Cain Velasquez casts a penumbra over the UFC heavyweight division. With a 14-2 record and two heavyweight title wins and defenses, he’s unquestionably one of the greats. For a long time, he was the mythical creature all heavyweights compared themselves to. But Cain hasn’t fought in two years now, and that’s an eternity in the fight game. Like an ex-boyfriend/girlfriend, his departure has allowed us to objectively evaluate his worth.
The question is no longer how good was Cain Velasquez, but how good he is.
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After dropping his debut against Frank Mir, Brock Lesnar promptly rattled off four easy wins during which he took and defended the UFC heavyweight title twice.
Only 6′ 3″ but cutting to the 265 lb limit, Lesnar is the best fast twitch athlete in the history of heavyweight. Compensating for his rudimentary skill-set with his minotaur DNA, Lesnar was literally too big and fast for his opponents. He only needed one explosive takedown at which point he could use his size to hold opponents down and beat them to a pulp. When a bulked up Mir and mountainous Shane Carwin came up short, people wondered if the dawn of the super-heavyweights had come.
Cain proved that no, it hadn’t.
Turns out that heavyweights naturally have power and strength, and it is cardio and speed that’s at a premium. Lesnar wasn’t used to his lunch fighting back and quickly tired before being TKO’d. After a fluke KO loss to Junior Dos Santos, Cain would win the belt back and defend it twice. Fabricio Werdum and Stipe Miocic followed this trend, focusing on cardio and volume over explosive strength.
Drowning on land
Let’s do a little math here. Cain loses less stamina attempting takedowns than an opponent does by defending them, and he’ll shoot every chance he gets. You can see why this is problematic for heavyweights especially, right?
Cain’s top game is the ground equivalent of the Diaz brothers’ boxing in that it favors volume over power. But since he’s a heavyweight, even a gentle caress has natural power behind it. Fighters wear Cain’s ground and pound like a Halloween mask. His kickboxing isn’t technical, but it’s relaxed with natural power. Similar to Chris Weidman, this smooth delivery gives him deceptive hand speed. Opponents are wary of his vaunted wrestling and try to create space whenever they can, pulling steam off their own punches. Consequently, Cain routinely beats up more polished strikers on the feet.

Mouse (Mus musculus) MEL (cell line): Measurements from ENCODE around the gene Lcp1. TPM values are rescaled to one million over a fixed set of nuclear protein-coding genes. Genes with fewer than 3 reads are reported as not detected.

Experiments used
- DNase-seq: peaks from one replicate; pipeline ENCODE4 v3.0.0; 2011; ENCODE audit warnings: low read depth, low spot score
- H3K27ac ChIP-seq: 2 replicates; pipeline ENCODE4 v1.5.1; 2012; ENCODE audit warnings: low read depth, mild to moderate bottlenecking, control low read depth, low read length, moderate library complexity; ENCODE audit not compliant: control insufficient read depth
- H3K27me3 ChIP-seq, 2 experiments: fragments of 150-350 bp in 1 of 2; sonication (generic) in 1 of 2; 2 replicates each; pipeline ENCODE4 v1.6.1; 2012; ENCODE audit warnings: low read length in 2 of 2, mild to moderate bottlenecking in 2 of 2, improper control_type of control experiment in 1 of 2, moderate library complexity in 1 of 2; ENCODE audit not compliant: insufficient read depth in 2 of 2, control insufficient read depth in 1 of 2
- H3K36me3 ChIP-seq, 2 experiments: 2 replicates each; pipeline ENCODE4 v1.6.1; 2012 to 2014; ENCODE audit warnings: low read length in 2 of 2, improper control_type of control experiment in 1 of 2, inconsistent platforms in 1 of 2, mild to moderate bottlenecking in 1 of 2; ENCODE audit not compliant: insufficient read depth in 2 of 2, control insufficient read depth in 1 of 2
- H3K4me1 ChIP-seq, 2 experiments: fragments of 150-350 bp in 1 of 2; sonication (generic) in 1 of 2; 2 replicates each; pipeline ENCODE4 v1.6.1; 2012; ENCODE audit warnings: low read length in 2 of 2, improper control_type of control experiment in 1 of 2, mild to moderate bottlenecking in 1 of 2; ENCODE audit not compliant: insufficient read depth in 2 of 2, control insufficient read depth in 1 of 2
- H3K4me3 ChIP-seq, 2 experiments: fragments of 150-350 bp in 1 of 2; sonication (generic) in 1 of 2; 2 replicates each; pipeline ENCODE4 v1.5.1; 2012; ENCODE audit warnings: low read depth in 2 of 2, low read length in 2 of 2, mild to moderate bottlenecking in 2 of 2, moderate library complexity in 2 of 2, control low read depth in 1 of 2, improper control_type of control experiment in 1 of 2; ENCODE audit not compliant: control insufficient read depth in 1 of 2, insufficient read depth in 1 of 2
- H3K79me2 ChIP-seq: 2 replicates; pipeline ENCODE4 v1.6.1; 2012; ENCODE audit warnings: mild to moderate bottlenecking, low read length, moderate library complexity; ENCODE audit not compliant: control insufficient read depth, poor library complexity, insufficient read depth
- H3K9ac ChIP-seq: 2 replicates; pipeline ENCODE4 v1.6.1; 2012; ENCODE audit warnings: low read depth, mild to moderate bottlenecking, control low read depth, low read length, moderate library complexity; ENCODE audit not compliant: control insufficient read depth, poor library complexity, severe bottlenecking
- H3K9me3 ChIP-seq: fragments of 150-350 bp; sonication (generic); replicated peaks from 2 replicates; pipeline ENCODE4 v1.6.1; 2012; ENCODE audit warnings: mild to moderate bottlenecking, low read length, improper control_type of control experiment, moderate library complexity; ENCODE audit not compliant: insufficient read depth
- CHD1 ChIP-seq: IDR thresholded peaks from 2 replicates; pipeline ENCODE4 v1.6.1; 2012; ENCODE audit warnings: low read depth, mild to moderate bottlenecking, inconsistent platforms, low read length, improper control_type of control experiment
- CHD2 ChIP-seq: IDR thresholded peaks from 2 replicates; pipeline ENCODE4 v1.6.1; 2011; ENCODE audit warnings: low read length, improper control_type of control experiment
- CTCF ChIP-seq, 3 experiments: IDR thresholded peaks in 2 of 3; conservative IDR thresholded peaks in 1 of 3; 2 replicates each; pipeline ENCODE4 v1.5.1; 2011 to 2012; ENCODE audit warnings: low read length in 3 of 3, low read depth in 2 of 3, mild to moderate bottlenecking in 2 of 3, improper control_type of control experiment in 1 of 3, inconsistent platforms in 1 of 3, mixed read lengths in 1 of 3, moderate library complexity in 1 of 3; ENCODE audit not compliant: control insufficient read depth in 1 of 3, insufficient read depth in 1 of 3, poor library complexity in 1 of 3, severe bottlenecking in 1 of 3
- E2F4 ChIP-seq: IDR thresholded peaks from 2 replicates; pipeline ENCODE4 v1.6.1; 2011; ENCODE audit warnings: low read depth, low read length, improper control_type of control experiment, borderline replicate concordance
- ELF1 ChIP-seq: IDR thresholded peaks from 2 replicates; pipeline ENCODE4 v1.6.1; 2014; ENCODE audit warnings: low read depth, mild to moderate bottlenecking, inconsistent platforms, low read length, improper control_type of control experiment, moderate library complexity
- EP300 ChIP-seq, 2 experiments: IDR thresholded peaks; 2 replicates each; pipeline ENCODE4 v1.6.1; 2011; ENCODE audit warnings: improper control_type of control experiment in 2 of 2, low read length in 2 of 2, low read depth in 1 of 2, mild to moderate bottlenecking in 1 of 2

He’s knocked out his opponent in every single win except two. Cheick Kongo managed to catch him early in his career and survived with his dignity intact. Junior Dos Santos survived by the virtue of having a titanium coconut where his skull used to be. FYI, it didn’t help in the trilogy fight.
A question of quality
The heavyweight division is still laughably shallow, but it has evolved since Cain’s heyday. Let’s look his top wins.
The pair of beat-downs he inflicted upon Junior immediately pop into mind, and they are undoubtedly his best performances. But Junior is notorious for his poor ringcraft and repeatedly put his back against the cage and circled with his hands down. The few times he sat down on his punches or switched to elbows, the results were devastating but his overall game plan was terrible. Yet Cain still needed 58 minutes to beat Junior twice.
After that, it gets a bit bare bones.
Brock Lesnar needed PEDs to get a decision over Mark Hunt. Antonio Rodrigo Nogueira’s loss to Cain was the start of a 2-5 run that saw him unable to overcome all but the most mediocre competition. Bigfoot Silva’s second loss to Velasquez would mark a run in which he’d only win a single fight in his next ten. Travis Browne’s loss to him marked the beginning of a four-fight skid.
Yes, his loss to Fabricio Werdum can be partially attributed to the altitude of Mexico City. But he was also unwilling to wrestle the BJJ standout (understandably) and found his head snapped back by a beautiful counter jab. Werdum’s ability to stand his ground while striking swung the momentum of the fight drastically in his favor. The altitude simply helped the conclusion arrive sooner.
Where does he fit in now?
Stipe Miocic has cemented himself as the UFC’s greatest heavyweight, and possibly the greatest heavyweight of all time. It’s ridiculous to think Cain is on the same level, even if a fight between them wouldn’t be a complete wash.
But what about a fight against Francis Ngannou? Stipe’s defense on the feet is far superior to Cain’s, but even he barely got out of the way of the Cameroonian’s ferocious power. A sea-level rematch against Werdum would be interesting, but the Brazilian is slated to face Alexander Volkov in a couple weeks. His best bet would be a fight against Curtis Blaydes, but he’s got a date with Alistair Overeem.
Cain is still good. REALLY good. But we must shed the idea that he is still the best in the division, or even in the top #3. He finds himself in a position we never thought we’d see him in: clawing his way back to the top.
A fight is like wood carving; multifaceted, beautiful and it'll leave you hurting if you get thrown into one. I have puns like perforated edges: tear-able.